Trivia for the Day

One of the common defensive tools used from 1100 AD to about 1600 AD was a small shield (anywhere from six inches in diametre for the smaller varieties, up to about 18 inches across for the biggest ones) held in the left hand and used to deflect, parry and bind your opponents weapon, or weapon arm.

It was probably more common than the larger versions popularized by Hollywood — particularly amongst the folks more likely to engage in individual scuffles, rather than mass combat.

In fact, this little shield became quite the favourite among young rowdies out for a bit of pub-crawling, brawling, wenching, duelling and generally giving the local gardai an excuse to bust heads.

They would carry this shield — called a buckler — suspended by a leather cord from the frog of their side-swords, and as it dragged and rubbed on their clothing during movement it would make a swashing sound.

Voila! Swashbucklers.

This has been your LawDog Files Trivia for the Day.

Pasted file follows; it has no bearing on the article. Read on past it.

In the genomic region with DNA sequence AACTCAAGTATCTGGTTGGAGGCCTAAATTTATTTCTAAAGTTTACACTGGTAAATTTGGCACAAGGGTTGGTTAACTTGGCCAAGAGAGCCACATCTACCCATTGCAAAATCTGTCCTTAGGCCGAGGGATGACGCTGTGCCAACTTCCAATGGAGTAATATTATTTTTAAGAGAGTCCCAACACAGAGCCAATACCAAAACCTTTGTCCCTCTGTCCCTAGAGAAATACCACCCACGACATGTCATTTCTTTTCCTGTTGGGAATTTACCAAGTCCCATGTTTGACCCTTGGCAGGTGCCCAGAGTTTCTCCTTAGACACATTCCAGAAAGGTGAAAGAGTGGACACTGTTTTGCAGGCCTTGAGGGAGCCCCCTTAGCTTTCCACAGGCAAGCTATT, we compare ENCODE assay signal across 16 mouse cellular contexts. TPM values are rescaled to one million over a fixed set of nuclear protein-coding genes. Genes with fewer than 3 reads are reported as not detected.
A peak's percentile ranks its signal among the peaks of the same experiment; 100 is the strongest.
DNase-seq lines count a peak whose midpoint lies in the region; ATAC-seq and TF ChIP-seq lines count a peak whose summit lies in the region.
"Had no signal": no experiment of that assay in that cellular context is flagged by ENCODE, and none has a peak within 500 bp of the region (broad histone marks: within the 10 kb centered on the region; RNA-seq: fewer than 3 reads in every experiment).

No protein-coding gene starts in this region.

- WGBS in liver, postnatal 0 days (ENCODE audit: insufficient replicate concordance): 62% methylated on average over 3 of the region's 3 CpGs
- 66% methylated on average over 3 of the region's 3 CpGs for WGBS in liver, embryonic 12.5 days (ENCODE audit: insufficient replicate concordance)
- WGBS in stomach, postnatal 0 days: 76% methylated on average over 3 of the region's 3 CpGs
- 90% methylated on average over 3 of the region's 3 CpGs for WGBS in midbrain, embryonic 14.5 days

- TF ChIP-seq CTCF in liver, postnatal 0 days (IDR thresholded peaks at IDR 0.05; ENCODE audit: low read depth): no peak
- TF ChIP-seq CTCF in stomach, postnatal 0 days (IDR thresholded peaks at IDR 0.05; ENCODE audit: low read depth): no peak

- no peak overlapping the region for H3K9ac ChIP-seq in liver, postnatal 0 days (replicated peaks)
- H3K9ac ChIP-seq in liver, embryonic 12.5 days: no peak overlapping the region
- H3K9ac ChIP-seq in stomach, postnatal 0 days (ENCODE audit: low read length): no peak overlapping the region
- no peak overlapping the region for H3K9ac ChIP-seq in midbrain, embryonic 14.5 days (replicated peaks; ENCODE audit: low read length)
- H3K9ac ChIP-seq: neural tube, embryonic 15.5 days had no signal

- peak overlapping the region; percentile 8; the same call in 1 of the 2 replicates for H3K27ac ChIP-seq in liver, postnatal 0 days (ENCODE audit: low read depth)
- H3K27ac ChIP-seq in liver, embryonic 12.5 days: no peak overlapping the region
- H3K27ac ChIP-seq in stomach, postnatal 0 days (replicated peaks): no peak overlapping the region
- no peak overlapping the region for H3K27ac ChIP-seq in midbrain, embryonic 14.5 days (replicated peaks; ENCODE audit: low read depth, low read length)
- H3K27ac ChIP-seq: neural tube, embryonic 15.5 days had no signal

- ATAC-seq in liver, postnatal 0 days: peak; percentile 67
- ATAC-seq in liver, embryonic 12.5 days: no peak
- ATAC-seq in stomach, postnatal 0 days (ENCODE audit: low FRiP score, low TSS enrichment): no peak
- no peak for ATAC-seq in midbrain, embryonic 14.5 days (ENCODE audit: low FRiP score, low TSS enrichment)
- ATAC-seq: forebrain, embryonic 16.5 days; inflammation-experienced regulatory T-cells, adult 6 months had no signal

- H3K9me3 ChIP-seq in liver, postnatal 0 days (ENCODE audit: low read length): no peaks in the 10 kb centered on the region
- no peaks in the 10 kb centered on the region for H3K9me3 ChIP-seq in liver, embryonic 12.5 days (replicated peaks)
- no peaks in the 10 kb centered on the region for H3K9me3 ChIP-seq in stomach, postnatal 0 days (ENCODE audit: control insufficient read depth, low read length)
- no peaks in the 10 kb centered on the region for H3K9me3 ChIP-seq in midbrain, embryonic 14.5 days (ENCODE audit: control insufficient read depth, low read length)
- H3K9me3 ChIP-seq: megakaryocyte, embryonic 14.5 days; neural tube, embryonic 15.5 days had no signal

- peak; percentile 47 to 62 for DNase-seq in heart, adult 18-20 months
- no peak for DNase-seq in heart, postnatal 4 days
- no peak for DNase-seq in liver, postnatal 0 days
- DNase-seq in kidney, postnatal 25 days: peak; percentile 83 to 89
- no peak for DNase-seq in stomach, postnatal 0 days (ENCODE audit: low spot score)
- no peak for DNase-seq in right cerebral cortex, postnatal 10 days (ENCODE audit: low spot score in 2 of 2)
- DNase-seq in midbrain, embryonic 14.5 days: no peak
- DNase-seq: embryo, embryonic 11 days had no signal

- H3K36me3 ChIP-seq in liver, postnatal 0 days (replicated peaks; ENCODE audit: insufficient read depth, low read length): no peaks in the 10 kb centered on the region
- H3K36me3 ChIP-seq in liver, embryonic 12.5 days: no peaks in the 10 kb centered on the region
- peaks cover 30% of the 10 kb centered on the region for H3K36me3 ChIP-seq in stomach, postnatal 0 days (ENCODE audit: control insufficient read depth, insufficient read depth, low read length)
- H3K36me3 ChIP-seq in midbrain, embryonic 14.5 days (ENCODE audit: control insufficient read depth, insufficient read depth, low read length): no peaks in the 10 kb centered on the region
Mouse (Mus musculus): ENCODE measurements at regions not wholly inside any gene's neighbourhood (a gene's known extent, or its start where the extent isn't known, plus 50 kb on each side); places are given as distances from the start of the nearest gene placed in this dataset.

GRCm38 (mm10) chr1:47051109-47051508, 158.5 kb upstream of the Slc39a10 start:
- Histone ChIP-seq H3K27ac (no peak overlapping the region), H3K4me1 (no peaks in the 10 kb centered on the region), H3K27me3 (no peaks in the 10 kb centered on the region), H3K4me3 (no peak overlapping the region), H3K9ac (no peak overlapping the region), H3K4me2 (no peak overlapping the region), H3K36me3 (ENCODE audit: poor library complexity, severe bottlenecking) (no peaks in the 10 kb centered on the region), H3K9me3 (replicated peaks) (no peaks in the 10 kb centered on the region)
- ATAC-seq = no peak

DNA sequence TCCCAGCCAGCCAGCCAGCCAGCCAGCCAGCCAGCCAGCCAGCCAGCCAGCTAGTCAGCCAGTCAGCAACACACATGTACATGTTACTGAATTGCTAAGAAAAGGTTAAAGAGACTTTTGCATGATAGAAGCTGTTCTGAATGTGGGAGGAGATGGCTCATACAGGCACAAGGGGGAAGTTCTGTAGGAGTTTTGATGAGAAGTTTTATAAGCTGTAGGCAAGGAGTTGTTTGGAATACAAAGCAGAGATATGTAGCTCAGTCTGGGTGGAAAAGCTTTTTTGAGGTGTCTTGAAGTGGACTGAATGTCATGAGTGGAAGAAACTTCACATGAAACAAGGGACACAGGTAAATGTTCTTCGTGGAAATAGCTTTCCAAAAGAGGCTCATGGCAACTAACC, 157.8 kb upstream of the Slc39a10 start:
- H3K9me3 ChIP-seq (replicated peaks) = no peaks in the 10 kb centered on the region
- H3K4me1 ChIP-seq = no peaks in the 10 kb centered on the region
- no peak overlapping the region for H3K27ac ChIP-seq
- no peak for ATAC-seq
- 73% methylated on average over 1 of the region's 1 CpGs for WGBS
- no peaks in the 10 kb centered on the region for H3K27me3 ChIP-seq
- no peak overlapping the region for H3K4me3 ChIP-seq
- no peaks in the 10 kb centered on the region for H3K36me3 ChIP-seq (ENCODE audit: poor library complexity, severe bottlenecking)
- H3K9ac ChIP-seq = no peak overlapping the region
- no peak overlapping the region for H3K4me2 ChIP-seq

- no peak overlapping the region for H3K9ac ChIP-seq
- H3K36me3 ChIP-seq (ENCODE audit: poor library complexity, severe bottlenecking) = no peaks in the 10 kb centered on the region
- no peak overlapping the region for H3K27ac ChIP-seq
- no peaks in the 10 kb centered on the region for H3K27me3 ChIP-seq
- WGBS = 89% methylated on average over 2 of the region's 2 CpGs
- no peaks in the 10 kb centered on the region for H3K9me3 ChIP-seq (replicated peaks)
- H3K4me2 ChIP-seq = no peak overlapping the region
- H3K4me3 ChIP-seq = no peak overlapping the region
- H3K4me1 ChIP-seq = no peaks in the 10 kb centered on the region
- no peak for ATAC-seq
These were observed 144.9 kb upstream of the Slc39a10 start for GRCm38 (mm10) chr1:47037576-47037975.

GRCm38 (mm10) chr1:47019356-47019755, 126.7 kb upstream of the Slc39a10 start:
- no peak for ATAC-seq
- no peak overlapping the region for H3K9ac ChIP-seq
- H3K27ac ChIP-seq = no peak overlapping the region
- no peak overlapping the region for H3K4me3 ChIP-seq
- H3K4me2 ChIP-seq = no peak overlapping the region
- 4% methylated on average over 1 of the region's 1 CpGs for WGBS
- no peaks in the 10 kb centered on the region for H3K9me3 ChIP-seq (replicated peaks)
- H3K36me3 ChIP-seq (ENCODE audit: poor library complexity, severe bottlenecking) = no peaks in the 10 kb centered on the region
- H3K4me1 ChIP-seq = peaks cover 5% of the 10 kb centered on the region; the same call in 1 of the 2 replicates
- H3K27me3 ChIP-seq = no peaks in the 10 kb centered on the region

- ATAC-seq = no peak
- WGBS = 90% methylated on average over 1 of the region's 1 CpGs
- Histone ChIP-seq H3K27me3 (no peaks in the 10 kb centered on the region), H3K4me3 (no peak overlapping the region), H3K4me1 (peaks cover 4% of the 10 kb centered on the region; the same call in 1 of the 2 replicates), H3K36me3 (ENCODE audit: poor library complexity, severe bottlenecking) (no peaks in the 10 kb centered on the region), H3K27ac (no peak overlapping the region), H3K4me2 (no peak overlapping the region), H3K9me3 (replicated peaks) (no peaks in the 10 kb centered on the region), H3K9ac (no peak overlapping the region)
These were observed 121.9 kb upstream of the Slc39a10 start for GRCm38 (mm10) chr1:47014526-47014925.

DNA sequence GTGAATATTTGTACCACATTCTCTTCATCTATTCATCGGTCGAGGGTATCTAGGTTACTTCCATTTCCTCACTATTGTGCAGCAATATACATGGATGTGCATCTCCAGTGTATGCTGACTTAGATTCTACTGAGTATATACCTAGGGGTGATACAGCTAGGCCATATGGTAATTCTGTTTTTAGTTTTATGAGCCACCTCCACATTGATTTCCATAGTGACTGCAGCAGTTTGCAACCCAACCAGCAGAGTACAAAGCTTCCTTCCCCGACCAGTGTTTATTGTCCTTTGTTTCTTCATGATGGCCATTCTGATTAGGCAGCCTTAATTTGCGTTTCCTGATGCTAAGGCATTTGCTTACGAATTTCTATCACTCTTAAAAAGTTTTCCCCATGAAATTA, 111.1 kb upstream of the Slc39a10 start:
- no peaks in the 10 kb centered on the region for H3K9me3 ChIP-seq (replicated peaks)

Read this. Now.
The Peshawar Lancers

7 thoughts on “Trivia for the Day”

  1. I love fighting with sword and buckler, especially against people who expect a weapon with longer reach to make it easy. The Buckler makes getting inside someone's guard much easier, or my favourite tactic, bind with the sword, and hit them in the face with the buckler. Even better than a Glaswegian Kiss.

  2. Thanks. I've wondered what the difference was between buckler and shield.

  3. I've also heard that someone looking for a fight would "swash" his sword around to bang it on his buckler. Sounds like a stupid thing to do, but I was never one to look for a fight–too often, they come looking for you…

  4. So, what caused the Buckler to be replaced by the Main Gauche?

  5. I have one, common in the Middle East a long time ago (actually recently, but pre-Enfield and Martini Henry and AK). The swords here don't have cross guards, the entire defense is taken up by the targ (same shield, different name).

    You can see pictoglyphs in wadis with guys fighting with a targ and saif (sword in Arabic).

    The old ones are often scared up quite a bit from blocking cuts. Thrusts were not a big attack ploy. Good blog.

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